• [0104]
    When the irradiation fusing is applied to the toner composition, the resultant fused image is provided with non document offset properties, that is, the image does not exhibit document offset, at temperature up to about 90° C., such as up to about 85° C. or up to about 80° C. The resultant fused image also exhibits improved abrasion resistance and scratch resistance as compared to conventional fused toner images. Such improved abrasion and scratch resistance is beneficial, for example, for use in producing book covers, mailers, and other applications where abrasion and scratches would reduce the visual appearance of the item. Improved resistance to solvents is also provided, which is also beneficial for such uses as mailers, and the like. These properties are particularly helpful, for example, for images that must withstand higher temperature environments, such as automobile manuals that typically are exposed to high temperatures in glove compartments or printed packaging materials that must withstand heat sealing treatments.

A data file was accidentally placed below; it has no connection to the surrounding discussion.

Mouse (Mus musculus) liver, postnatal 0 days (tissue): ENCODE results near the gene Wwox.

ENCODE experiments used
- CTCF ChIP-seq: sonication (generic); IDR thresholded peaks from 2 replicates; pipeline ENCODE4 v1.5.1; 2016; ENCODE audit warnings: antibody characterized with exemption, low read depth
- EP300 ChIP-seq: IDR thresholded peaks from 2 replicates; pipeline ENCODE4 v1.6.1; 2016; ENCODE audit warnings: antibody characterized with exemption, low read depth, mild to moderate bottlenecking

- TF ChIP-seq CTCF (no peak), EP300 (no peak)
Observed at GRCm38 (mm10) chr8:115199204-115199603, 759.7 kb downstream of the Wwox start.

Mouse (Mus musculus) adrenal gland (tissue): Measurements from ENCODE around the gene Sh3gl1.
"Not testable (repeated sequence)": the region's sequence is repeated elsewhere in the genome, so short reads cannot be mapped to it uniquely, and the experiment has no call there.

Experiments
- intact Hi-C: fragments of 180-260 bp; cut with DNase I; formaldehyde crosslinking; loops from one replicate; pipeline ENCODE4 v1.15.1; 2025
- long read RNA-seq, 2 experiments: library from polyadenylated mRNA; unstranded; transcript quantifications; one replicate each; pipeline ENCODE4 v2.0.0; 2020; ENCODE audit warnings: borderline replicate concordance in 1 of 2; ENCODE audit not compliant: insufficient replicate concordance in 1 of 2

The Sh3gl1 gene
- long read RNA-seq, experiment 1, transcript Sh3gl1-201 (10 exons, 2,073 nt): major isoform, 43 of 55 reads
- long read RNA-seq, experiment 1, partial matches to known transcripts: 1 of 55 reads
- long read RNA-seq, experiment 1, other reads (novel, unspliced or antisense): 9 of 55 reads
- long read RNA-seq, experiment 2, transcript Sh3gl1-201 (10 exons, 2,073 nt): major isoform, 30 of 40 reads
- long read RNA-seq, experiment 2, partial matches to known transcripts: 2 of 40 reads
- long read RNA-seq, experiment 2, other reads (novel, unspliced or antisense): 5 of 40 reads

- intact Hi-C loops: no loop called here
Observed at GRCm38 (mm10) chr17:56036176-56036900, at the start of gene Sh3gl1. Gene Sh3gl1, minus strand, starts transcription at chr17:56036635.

• [0105]
    In embodiments, UV radiation may be applied, either separately for fusing, or in combination with IR light as described above. Ultraviolet radiation, in embodiments from a medium pressure mercury lamp with a high speed conveyor under UV light, such as about 20 to about 70 m/min., can be used, wherein the UV radiation is provided at a wavelength of from about 200 to about 500 nm for about less than one second. In embodiments, the speed of the high speed conveyor can be about 15 to about 35 m/min. under UV light at a wavelength of from about 200 to about 500 nm for about 10 to about 50 milliseconds (ms). The emission spectrum of the UV light source generally overlaps the absorption spectrum of the UV-initiator. Optional curing equipment includes, but is not limited to, a reflector to focus or diff-use the UV light, and a cooling system to remove heat from the UV light source. Of course, these parameters are exemplary only, and the embodiments are not limited thereto. Further, variations in the process can include such modifications as light source wavelengths, optional pre-heating, and the like.